Session Type: Poster Session A
Session Time: 8:30AM-10:30AM
Background/Purpose: To determine if a serologic phenotype can be identified in SLE patients with myositis and/or ILD.
Methods: Adult SLE patients (without myositis or ILD at baseline) had annual assessments and provided bio-samples between 2000-2017. Potential new-onset myositis was identified using the SLICC Damage Index (SDI) muscle atrophy/weakness item, the SLEDAI-2K item for myositis, and annual serum creatinine kinase testing. Potential new-onset ILD was identified using the SDI pulmonary fibrosis item. Chart review confirmed cases. Randomly sampled patients from baseline visit (from 2000 onward) became a sub-cohort (N=72). Cases and sub-cohort were compared regarding baseline characteristics. Patients’ myositis-related biomarkers were assessed at baseline and one randomly selected follow-up between baseline and end of observation (date of myositis/ILD diagnosis or Dec. 31, 2017). Line immunoassay (Euroimmun AG, Luebeck, Germany) detected autoantibodies to Mi2‐α, Mi2-β, MDA5, NXP2, TIF1γ, PM/Scl75, PM/Scl100, Ku, SRP, Jo‐1, EJ, OJ, PL7, PL12, Ro52, HMGCR, NT5c1A/Mup44, CENP-A, -B, Scl70, NOR90, RNAP, and Th/To (hPOP1). An addressable laser bead immunoassay was used to detect antibodies to TERF-1. KL-6 levels were determined by ELISA (R&D Systems). Descriptive analyses and hazards ratios (HRs) were generated for myositis and/or ILD incidence, focusing on baseline serology and adjusting for demographic variables (sex, ethnicity, and age at SLE diagnosis) and positive biomarkers.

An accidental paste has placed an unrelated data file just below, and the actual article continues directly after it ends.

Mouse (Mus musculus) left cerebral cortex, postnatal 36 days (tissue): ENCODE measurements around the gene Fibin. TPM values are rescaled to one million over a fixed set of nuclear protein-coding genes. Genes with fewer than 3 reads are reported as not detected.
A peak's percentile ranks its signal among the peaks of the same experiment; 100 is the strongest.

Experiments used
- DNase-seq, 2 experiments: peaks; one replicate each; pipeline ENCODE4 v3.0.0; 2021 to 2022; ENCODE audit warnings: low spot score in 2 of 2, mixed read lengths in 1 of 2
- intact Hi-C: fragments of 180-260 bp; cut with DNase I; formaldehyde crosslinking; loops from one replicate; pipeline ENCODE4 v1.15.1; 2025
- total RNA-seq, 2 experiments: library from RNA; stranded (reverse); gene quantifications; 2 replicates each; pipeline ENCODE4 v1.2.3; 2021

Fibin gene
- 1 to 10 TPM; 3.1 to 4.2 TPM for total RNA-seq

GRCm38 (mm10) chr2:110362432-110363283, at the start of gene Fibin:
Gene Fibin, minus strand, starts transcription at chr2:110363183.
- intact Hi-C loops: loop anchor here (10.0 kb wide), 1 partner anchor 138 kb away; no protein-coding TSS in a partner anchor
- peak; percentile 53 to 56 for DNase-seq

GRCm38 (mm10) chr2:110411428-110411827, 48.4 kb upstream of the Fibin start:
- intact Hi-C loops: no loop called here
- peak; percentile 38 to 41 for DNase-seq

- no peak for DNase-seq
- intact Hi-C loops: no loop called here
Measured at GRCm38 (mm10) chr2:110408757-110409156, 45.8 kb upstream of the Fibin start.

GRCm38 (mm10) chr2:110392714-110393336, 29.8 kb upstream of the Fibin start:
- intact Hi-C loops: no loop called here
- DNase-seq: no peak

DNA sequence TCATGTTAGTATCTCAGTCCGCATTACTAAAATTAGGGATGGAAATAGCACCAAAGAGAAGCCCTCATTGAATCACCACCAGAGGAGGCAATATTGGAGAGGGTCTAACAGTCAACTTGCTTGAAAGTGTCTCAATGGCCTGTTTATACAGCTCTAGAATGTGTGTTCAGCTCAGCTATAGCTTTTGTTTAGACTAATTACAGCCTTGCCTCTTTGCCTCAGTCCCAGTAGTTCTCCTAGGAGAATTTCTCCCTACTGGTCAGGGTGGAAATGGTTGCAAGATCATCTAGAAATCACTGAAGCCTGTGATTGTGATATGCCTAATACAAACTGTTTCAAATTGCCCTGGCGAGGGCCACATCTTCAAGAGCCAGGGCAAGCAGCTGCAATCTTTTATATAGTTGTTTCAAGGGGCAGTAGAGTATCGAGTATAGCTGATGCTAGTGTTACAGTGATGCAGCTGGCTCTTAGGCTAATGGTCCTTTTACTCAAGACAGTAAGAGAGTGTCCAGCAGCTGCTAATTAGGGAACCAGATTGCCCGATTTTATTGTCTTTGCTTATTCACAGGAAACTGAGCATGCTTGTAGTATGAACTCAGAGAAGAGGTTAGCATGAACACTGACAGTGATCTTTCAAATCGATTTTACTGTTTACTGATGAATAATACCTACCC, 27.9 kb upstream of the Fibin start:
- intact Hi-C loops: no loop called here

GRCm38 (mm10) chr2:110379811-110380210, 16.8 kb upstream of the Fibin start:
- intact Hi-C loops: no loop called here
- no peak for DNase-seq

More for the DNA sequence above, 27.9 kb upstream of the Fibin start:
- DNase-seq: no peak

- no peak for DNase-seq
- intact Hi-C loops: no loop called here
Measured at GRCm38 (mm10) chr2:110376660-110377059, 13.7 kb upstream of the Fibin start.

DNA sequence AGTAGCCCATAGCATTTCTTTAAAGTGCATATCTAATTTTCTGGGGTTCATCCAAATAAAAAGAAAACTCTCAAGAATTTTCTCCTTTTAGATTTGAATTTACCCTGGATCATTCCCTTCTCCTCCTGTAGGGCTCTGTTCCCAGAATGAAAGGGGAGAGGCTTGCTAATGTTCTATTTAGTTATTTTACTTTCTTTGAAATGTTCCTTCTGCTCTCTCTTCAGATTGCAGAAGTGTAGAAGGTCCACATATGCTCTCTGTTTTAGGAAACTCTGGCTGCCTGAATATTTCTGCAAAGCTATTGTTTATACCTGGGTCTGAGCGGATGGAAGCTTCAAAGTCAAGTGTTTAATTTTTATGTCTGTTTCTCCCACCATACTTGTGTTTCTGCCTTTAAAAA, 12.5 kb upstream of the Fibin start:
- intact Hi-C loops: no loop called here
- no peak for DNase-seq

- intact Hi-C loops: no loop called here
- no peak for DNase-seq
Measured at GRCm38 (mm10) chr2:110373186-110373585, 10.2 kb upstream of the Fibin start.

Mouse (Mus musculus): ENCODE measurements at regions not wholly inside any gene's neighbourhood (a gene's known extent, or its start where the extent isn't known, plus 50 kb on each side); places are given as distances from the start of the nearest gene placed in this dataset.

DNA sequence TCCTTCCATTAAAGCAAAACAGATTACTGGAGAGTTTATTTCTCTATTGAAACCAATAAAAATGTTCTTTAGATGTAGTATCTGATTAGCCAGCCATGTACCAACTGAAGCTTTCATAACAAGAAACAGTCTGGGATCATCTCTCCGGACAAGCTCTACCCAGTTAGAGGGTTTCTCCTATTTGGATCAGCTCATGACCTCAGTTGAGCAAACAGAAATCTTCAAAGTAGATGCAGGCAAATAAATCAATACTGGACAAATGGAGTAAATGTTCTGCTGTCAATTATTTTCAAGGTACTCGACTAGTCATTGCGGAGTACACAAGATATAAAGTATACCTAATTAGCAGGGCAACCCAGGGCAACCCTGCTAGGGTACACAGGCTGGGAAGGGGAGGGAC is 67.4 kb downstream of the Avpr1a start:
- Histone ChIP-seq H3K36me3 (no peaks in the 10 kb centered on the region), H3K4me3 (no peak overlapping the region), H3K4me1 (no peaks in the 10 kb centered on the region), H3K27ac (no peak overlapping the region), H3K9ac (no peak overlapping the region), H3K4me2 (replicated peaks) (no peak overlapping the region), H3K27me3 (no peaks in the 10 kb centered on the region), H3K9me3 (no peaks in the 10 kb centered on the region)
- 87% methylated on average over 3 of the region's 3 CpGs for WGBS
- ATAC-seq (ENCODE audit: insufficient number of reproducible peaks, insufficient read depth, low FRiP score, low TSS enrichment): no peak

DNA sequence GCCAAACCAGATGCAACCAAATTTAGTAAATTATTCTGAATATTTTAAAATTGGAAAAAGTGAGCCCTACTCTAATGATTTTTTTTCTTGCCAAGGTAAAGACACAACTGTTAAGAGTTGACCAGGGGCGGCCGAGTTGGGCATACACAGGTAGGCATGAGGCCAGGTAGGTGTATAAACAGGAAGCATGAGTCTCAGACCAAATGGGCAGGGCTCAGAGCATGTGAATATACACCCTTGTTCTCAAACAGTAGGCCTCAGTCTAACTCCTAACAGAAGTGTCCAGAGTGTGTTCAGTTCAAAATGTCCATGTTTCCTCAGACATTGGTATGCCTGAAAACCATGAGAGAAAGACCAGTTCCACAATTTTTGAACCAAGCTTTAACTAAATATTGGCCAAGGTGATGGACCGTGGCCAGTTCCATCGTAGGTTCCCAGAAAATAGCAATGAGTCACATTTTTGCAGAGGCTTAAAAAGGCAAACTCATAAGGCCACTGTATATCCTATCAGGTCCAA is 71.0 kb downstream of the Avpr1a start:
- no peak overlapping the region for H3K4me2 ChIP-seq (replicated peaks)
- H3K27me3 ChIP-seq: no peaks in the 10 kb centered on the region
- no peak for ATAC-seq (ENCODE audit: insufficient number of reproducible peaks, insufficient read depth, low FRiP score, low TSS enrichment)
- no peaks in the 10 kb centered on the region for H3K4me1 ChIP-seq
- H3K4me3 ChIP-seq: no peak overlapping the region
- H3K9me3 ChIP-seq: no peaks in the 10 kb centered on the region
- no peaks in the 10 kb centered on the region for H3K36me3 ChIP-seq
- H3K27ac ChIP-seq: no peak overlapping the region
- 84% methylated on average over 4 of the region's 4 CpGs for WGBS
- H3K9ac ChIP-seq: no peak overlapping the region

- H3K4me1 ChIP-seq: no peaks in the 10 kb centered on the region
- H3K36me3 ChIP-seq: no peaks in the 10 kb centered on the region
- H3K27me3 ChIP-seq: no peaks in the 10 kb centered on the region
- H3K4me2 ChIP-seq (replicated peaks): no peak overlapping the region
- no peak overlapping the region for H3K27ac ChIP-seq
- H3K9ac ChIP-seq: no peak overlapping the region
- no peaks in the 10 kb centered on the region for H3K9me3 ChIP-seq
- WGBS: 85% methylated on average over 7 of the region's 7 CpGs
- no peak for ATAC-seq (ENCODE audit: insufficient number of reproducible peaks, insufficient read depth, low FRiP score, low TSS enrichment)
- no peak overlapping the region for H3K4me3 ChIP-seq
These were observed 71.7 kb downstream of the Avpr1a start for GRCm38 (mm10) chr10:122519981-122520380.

Results: The median (IQR) SLE duration at baseline was 1.8 (0.41, 5.6) years. Between 2000-2017, 14 SLE patients (12, 85.7% female) developed myositis and/or ILD over an average follow up of 9.2 years (incidence 17.6 cases per 1000 patient-years). Thirteen of these (92.9%) had at least one medium/high positive biomarker at baseline, versus 47 (65.3%) SLE patients who never developed myositis and/or ILD. The most common baseline biomarkers in patients with myositis and/or ILD were KL-6, anti-Ku, anti-Ro52. In multivariate Cox regression analyses, SLE patients were more likely to develop myositis and/or ILD if they had elevated baseline KL-6, anti-Ku positivity, or anti-CENP-B positivity. Potential limitations include the relatively low number of events.
Conclusion: In this SLE sample, KL-6, anti-Ku, and anti-CENP-B at baseline were highly associated with myositis and/or ILD risk. Ours is the first study of this serologic phenotype, identifying SLE patients most at risk of myositis/ILD.
To cite this abstract in AMA style:Cotton T, Fritzler M, Choi M, Zheng B, Zahedi Niaki O, Grenier L, Vinet E, Pineau C, Lukusa L, Kalache F, Bernatsky S. Serologic Phenotypes Distinguish SLE Patients with Myositis And/or Interstitial Lung Disease (ILD) [abstract]. Arthritis Rheumatol. 2021; 73 (suppl 9). https://acrabstracts.org/abstract/serologic-phenotypes-distinguish-sle-patients-with-myositis-and-or-interstitial-lung-disease-ild/. Accessed January 27, 2023.
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ACR Meeting Abstracts - https://acrabstracts.org/abstract/serologic-phenotypes-distinguish-sle-patients-with-myositis-and-or-interstitial-lung-disease-ild/